“Daedalus fashioned two pairs of wings out of wax and feathers for himself and his son, Icarus. Before they took off, Daedalus warned his son not to fly too close to the sun.
But ecstatic with the ability to fly like the gods, Icarus disregarded his father’s warnings,
and flew higher and higher,
until the heat of the sun began to melt the wax in his wings, and he fell into the sea.”
From the Greek Myth
There are many lessons to be learned from the myth of Icarus.
About listening to wise advice,
and not losing one’s wits in the thrill of the moment,
and that with the greatest heights, can come the greatest falls.
Some have also said that the tale of Icarus represents a warning about unrestrained ego, ambition, and vanity and its consequences.
This loss by the Cards to MSU was perhaps the most disappointing and puzzling of all the epic losses in U of L’ s long history of tournament games.
It didn’t have the lightning bolt shock of Terry Howard’s missed free throw in the 1975 overtime loss to UCLA in the Final Four, or that of U S Reed’s half court bomb in 1981, or even the slam-dunking barrage by Houston’s Phi Slamma’s in 1983 that finally put that game away late in the second half.
No, this was just a game-long, numbing, disheartening disappointment.
Favored by 7, in the most important game of their lives –and right after a record-setting performance in the game before–
this Cardinal team and its leading player, in front of a huge virtual home crowd of over 25,000 Card fans in Indy,
both came out flat
and then, to the eternal tarnishment of this team’s legacy,
flat gave up.
It was embarrassing and disheartening to this Card fan of over 40 years to see a U of L team hang its head and give up, with over 10 minutes left in the game and down by only 10 pts.
But it might as well have been 100…
T Will and the Cards had let themselves get out-toughed by a physical man-to-man D that cut off easy passing and cutting lanes, and they passively reverted to the one-on-one, sub-60 pt offense the Cards had exhibited in all of their losses this season.
Even so , the Cards had hung close all through the low scoring first half and made a charge at the start of the second half, taking the lead.
But the Spartans immediately responded with their strongest surge of the game, taking a 5 point lead, causing Pitino to use a timeout, and inspiring Michigan State coach Tom Izzo to leap out of his seat, shaking his fists and screaming at his team in a way I have seldom seen. You could feel the man’s energy 100 yds across the court where I glumly sat, well-perched for this disaster.
As they approached Pitino, the heads of the Cards were all down, tired frustration frowning their faces and draped on their stooped shoulders.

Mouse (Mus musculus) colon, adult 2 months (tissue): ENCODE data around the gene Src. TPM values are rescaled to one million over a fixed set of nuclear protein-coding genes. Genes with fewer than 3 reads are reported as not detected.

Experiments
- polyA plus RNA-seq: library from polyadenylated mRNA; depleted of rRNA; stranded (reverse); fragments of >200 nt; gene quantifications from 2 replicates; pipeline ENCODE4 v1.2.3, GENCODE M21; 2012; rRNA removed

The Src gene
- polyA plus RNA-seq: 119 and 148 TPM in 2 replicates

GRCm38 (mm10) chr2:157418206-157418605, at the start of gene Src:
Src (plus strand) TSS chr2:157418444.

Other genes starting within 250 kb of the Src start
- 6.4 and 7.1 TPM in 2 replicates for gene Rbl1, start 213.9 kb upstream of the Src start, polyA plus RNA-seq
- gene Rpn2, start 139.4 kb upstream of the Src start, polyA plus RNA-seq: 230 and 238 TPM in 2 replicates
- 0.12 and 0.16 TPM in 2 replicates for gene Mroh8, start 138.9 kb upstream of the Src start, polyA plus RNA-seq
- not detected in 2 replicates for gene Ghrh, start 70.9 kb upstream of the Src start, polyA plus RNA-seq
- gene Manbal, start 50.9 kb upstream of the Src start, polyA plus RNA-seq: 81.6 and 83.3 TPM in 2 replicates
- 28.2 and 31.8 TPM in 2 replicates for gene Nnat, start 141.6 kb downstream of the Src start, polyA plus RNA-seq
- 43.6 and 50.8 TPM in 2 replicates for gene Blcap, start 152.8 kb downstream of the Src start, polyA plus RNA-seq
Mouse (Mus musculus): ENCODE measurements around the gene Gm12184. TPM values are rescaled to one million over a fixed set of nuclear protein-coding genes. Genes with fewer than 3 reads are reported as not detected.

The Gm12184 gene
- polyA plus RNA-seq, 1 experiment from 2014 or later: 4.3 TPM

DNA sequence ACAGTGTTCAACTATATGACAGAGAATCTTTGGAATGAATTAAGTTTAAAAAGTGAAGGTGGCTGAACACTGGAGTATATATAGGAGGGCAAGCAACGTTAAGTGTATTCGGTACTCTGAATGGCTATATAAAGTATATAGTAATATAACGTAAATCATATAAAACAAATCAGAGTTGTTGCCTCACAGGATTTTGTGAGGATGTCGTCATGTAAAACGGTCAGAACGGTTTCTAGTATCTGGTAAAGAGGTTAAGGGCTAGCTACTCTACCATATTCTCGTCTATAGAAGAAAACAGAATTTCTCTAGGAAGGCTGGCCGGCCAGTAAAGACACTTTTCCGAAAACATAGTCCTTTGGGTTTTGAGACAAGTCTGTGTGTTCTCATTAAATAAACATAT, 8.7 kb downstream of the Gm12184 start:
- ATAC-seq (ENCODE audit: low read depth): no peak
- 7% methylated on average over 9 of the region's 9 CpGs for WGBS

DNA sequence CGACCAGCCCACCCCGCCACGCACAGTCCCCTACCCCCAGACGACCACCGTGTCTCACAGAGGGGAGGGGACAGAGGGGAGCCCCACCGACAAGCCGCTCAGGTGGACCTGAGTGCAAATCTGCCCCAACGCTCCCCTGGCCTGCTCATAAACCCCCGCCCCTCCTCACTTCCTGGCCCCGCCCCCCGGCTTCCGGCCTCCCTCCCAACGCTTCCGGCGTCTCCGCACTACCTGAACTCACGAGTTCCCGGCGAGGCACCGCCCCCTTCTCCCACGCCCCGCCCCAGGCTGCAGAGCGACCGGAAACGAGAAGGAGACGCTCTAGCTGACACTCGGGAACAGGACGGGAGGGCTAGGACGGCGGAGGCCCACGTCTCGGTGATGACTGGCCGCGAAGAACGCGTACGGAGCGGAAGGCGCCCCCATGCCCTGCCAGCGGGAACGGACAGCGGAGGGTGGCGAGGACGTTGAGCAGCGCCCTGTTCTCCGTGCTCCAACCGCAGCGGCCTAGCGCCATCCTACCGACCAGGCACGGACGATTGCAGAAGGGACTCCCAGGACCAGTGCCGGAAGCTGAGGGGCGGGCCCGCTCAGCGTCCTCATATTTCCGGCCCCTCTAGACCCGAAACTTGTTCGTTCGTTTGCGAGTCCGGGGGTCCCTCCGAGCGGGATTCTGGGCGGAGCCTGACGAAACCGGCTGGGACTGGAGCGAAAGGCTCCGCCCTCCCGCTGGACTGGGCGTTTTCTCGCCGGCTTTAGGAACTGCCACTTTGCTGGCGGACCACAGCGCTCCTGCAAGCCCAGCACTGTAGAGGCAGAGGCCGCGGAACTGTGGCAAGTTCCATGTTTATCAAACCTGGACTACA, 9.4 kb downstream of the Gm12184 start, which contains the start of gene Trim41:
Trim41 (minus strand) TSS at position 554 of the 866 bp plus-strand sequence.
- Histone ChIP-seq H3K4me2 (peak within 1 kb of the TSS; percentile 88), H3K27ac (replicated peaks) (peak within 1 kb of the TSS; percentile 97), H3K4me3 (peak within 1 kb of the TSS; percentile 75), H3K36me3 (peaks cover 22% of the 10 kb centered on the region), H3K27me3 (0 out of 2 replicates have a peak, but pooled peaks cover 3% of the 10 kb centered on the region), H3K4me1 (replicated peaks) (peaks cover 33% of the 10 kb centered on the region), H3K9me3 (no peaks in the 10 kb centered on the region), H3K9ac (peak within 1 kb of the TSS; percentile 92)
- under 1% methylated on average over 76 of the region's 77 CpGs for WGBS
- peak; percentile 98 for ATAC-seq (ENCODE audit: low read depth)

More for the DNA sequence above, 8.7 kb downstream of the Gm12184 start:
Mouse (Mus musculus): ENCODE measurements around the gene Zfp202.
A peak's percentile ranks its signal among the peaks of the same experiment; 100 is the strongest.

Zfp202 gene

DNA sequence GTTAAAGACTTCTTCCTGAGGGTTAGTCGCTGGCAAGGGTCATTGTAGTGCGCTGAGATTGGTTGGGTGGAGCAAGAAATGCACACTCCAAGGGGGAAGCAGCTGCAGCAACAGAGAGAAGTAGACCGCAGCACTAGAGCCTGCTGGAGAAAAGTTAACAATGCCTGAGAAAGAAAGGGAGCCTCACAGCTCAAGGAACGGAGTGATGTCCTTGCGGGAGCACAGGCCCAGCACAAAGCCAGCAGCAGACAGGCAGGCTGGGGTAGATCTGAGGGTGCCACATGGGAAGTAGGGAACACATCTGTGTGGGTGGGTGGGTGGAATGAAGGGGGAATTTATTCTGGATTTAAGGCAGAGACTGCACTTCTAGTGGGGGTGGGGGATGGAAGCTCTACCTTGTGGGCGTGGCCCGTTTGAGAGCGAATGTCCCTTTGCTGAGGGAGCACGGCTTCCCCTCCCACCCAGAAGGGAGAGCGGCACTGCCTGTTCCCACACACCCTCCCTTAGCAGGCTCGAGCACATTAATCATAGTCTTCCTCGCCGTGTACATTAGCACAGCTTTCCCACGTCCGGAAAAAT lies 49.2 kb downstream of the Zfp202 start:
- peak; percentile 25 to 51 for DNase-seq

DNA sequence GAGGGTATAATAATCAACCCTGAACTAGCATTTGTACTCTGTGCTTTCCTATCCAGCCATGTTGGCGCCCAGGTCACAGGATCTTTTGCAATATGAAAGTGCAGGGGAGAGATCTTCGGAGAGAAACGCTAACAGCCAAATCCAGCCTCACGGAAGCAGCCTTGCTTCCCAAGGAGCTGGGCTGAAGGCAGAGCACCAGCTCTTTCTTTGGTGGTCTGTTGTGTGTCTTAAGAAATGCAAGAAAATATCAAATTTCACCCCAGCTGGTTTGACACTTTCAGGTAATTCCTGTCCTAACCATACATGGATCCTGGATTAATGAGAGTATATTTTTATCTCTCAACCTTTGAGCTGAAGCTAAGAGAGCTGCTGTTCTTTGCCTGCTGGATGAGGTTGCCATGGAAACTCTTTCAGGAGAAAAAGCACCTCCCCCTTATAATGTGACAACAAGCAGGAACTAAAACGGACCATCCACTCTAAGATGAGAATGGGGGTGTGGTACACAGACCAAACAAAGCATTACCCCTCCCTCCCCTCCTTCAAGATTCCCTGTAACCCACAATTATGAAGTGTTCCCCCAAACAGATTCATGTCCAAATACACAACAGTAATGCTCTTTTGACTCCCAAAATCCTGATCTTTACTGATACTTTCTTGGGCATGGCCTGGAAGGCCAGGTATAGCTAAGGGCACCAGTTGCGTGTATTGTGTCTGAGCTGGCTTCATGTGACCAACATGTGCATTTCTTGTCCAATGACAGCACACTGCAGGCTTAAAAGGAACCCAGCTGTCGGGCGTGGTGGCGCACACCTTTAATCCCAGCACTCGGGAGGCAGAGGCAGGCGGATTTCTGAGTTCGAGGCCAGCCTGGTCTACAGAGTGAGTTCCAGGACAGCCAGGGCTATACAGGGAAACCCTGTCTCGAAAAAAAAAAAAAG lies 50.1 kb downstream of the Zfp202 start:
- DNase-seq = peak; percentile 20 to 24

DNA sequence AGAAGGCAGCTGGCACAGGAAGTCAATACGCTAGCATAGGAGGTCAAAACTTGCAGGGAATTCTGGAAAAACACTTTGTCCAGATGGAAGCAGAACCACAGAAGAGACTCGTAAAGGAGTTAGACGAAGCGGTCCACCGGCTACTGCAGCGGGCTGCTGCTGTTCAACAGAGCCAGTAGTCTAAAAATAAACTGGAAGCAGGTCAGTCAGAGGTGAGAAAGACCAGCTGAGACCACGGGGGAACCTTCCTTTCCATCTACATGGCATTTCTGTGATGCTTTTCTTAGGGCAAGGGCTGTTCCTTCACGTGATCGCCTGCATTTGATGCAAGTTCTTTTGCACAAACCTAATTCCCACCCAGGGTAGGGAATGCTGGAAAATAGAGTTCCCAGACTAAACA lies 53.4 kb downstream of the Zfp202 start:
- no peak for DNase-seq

After that time out, MSU surging immediately to a double digit lead, which prompted another Pitino timeout. This time the team looked even more downtrodden and beaten.
In shock I realized it then: Even with only a 10 pt MSU lead and still 10 minutes to play, the game was in effect over.
T Will and the Cards had been frustrated into total submission by the MSU defense. And over the next several excruciatingly uninspired, meek minutes of play by the Cards, they displayed their resignation.
I’ve never seen such quit in a Card team in such an important game.
Was Pitino out-coached? Well, I’ll simply say Tom Izzo constructed a perfect game plan (perhaps with a bit of late-night help from IU coach Tom Crean!) , and the MSU players executed it to perfection — both on defense, and importantly on offense, patiently working for the best shot and then hitting it.
However, I’ll also quickly state that I firmly believe U of L had the better athletes on the floor– they simply didn’t have the patience and heart to execute their game plan like MSU did. MSU obviously wanted it more from the opening bell, and it showed.
MSU’s talent was not 22 points better than the spread against U of L. But its heart was.
This poor showing by the Card team was a terrible shame, because this was certainly one of the most talented and entertaining teams in our history.
This Card team was just the fourth at U of L to win at least 30 games, finishing 31-6. It won the school’s first Big East regular-season and conference tournament championships. It was the first in U of L’s proud history to be ranked No. 1 in The Associated Press poll, and the first to receive the #1 seed overall.
It became the national media darling, with three straight Sports Illustrated covers of T Will and even recognition by President Obama as a finalist in his national championship game (although his crossing out of his pick of Louisville as the winner, may go down in U of L annals as the “Curse of Obama”…)
This Card team will be remembered for its Golden January of nine straight wins, capped with a take down of #1 Pitt in the Hall. It will be remembered for its Micowave Defense of Pit Bull #1 (Andre) and #2 (Preston.)
It will be remembered for Earl Clark, a raw, extremely talented athlete, who like T Will came back for another year to make a run at the title, and who was the only Card that excelled in the final game.
But it will most be remembered for T Will, the “freak athlete” who transformed himself, Griff-like, from his junior to senior years into perhaps the most complete player in the land, and who led his Card team to unprecedented new heights
and perhaps to its hardest fall.